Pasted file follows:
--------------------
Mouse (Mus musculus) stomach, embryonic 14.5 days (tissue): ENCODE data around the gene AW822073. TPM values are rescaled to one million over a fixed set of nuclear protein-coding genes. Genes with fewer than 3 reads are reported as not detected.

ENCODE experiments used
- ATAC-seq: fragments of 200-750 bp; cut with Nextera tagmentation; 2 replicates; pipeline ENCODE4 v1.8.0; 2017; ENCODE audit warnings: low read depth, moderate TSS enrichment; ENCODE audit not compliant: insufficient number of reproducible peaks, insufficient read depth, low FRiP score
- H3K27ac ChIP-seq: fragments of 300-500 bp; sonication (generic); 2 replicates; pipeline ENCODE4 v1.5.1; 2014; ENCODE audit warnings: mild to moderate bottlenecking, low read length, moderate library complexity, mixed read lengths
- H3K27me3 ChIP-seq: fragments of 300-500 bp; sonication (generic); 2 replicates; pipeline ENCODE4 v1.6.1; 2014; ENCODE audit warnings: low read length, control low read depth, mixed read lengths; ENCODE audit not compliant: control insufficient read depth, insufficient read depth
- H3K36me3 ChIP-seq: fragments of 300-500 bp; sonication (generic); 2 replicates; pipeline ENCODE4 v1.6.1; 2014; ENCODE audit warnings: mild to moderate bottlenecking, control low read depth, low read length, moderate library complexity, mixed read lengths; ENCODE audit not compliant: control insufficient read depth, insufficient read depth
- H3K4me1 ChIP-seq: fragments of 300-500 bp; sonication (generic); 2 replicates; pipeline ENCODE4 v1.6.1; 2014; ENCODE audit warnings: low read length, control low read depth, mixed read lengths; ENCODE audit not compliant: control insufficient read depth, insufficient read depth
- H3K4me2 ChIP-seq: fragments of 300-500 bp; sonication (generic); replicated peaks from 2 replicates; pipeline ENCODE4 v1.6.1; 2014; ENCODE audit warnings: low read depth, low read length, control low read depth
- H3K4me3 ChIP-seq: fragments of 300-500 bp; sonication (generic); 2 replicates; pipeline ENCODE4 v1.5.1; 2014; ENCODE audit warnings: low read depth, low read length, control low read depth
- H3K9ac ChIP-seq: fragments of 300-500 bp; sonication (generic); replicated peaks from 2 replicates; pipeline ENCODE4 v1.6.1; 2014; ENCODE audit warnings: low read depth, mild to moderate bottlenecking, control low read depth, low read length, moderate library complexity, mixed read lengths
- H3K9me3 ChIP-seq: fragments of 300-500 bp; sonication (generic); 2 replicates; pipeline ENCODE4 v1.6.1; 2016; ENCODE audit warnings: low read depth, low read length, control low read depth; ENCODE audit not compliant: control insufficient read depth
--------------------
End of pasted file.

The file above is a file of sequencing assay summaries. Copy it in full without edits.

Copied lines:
Mouse (Mus musculus) stomach, embryonic 14.5 days (tissue): ENCODE data around the gene AW822073. TPM values are rescaled to one million over a fixed set of nuclear protein-coding genes. Genes with fewer than 3 reads are reported as not detected.

ENCODE experiments used
- ATAC-seq: fragments of 200-750 bp; cut with Nextera tagmentation; 2 replicates; pipeline ENCODE4 v1.8.0; 2017; ENCODE audit warnings: low read depth, moderate TSS enrichment; ENCODE audit not compliant: insufficient number of reproducible peaks, insufficient read depth, low FRiP score
- H3K27ac ChIP-seq: fragments of 300-500 bp; sonication (generic); 2 replicates; pipeline ENCODE4 v1.5.1; 2014; ENCODE audit warnings: mild to moderate bottlenecking, low read length, moderate library complexity, mixed read lengths
- H3K27me3 ChIP-seq: fragments of 300-500 bp; sonication (generic); 2 replicates; pipeline ENCODE4 v1.6.1; 2014; ENCODE audit warnings: low read length, control low read depth, mixed read lengths; ENCODE audit not compliant: control insufficient read depth, insufficient read depth
- H3K36me3 ChIP-seq: fragments of 300-500 bp; sonication (generic); 2 replicates; pipeline ENCODE4 v1.6.1; 2014; ENCODE audit warnings: mild to moderate bottlenecking, control low read depth, low read length, moderate library complexity, mixed read lengths; ENCODE audit not compliant: control insufficient read depth, insufficient read depth
- H3K4me1 ChIP-seq: fragments of 300-500 bp; sonication (generic); 2 replicates; pipeline ENCODE4 v1.6.1; 2014; ENCODE audit warnings: low read length, control low read depth, mixed read lengths; ENCODE audit not compliant: control insufficient read depth, insufficient read depth
- H3K4me2 ChIP-seq: fragments of 300-500 bp; sonication (generic); replicated peaks from 2 replicates; pipeline ENCODE4 v1.6.1; 2014; ENCODE audit warnings: low read depth, low read length, control low read depth
- H3K4me3 ChIP-seq: fragments of 300-500 bp; sonication (generic); 2 replicates; pipeline ENCODE4 v1.5.1; 2014; ENCODE audit warnings: low read depth, low read length, control low read depth
- H3K9ac ChIP-seq: fragments of 300-500 bp; sonication (generic); replicated peaks from 2 replicates; pipeline ENCODE4 v1.6.1; 2014; ENCODE audit warnings: low read depth, mild to moderate bottlenecking, control low read depth, low read length, moderate library complexity, mixed read lengths
- H3K9me3 ChIP-seq: fragments of 300-500 bp; sonication (generic); 2 replicates; pipeline ENCODE4 v1.6.1; 2016; ENCODE audit warnings: low read depth, low read length, control low read depth; ENCODE audit not compliant: control insufficient read depth